For one month every Spring since 1988, hundreds of thousands of people stream through Commonwealth Park. The city of Canberra is filled with tourist from elsewhere in the country, all here to see one thing.
Floriade is a phenomenon in this town. The largest flower festival in the southern hemisphere, it attracts more than 300,000 people every year to see the displays of tulips and other flowers.
In my four years in Canberra I have never got around to joining the throbbing crowds, but with this year’s theme, A Feast for the Senses, being so close to my heart I felt that it was worth trying out. And having finally been, I can now say this with confidence.
I don’t get Floriade.
Flower and garden festivals are popular around the world, and a lot of them are amazing. They use the form of a garden to create art, using flowers and plants and levels and built features. Real gardens.
Floriade, however, uses some of these same materials and uses them to create colour-by-numbers games. What exactly is the appeal of wasting these beautiful flowers by planting them into simplistic, and often difficult to interpret, pictures that you can only see from the air?
This year one of the images was meant to represent the flames of a gas barbeque. Another was a ridiculous looking “cheese platter”. Even if you could see these properly, I am not convinced anyone could tell what they are without the signage. Why are people coming from interstate to see this?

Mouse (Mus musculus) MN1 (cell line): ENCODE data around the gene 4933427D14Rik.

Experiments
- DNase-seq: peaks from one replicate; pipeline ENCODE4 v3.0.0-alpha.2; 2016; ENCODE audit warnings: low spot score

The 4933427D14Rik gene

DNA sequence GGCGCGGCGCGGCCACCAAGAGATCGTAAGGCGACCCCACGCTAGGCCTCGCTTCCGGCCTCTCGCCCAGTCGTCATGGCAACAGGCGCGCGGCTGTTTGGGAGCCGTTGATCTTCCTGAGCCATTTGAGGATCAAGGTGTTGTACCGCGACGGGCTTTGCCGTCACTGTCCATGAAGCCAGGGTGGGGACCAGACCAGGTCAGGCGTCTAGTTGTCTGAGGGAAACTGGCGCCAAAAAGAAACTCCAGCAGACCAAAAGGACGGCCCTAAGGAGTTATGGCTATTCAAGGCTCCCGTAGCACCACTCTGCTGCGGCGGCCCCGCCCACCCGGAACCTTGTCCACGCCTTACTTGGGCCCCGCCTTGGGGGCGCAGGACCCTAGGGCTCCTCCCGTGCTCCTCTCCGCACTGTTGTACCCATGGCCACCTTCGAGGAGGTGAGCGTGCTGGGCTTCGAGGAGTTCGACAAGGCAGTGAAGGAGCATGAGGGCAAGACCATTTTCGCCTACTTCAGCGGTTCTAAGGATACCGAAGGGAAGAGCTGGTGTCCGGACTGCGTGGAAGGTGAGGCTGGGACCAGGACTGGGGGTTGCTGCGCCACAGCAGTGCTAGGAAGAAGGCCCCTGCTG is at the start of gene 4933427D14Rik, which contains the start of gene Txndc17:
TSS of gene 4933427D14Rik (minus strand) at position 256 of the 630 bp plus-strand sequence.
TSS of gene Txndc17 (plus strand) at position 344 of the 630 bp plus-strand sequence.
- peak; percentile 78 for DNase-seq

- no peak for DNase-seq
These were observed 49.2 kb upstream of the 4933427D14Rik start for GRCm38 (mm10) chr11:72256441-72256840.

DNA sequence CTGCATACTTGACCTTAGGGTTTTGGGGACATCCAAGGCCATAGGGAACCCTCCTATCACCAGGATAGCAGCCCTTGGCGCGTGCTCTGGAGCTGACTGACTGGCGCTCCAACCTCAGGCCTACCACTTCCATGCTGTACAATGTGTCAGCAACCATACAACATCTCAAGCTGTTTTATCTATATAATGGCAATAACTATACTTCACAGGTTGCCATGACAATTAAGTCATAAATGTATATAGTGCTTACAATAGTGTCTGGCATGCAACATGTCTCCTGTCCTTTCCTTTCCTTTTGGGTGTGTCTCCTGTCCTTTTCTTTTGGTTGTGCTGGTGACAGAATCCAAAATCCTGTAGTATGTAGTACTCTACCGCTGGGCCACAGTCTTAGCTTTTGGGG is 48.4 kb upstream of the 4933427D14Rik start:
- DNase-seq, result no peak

Anyway, this blog is not about a critique of garden festivals, or the craziness of tourists. It is about food. So what can be said about the food available at Floriade?
Honestly, not a lot. It is largely abysmal.
Rather than looking for exciting, interesting local providers or restaurants, the food at Floriade is mostly provided by a dull catering firm, offering a wide variety of average fairground food. From bland burgers in buns that don’t hold long enough to actually eat them, to over-breaded and over-salted fried squid drowning in a pointless salad, it was all below the quality that the event needs.
The only worthwhile food I could find to buy was down the back of the festival in the Butterfly Lounge, the “luxury” tent with a café/bar. Here a well-made and very full chicken sandwich was on the menu. Packed with flavour and having the right combination of textures, this was a very enjoyable sandwich, made even more so after the other atrocious foods. It’s worth a trip.
Thankfully there have been some efforts towards making the “feast” part of the name actually mean something, through the numerous cooking and produce demonstrations. Many interesting, some less so, they have been using the chefs available to them well. But it’s often difficult to actually get anything to eat from this.
Maybe my expectations are too high, but I just see opportunities being missed here. Why not use the local produce and talent more? Have stalls from Poachers’ Pantry, from Silo bakery, from some of the local producers that are at the farmers markets every week. The Lindermans tent is a good start, but we need more of it.
This is the biggest tourist event in Canberra every year. Why aren’t we showing the region off, showing the country that we are more than just flowers in patterns?
So I want to put out a challenge to the Floriade organisers, and to the chefs and producers in the region. For next year’s festival, whatever the theme, let’s really showcase the ACT. Let’s make it a festival that this town really deserves.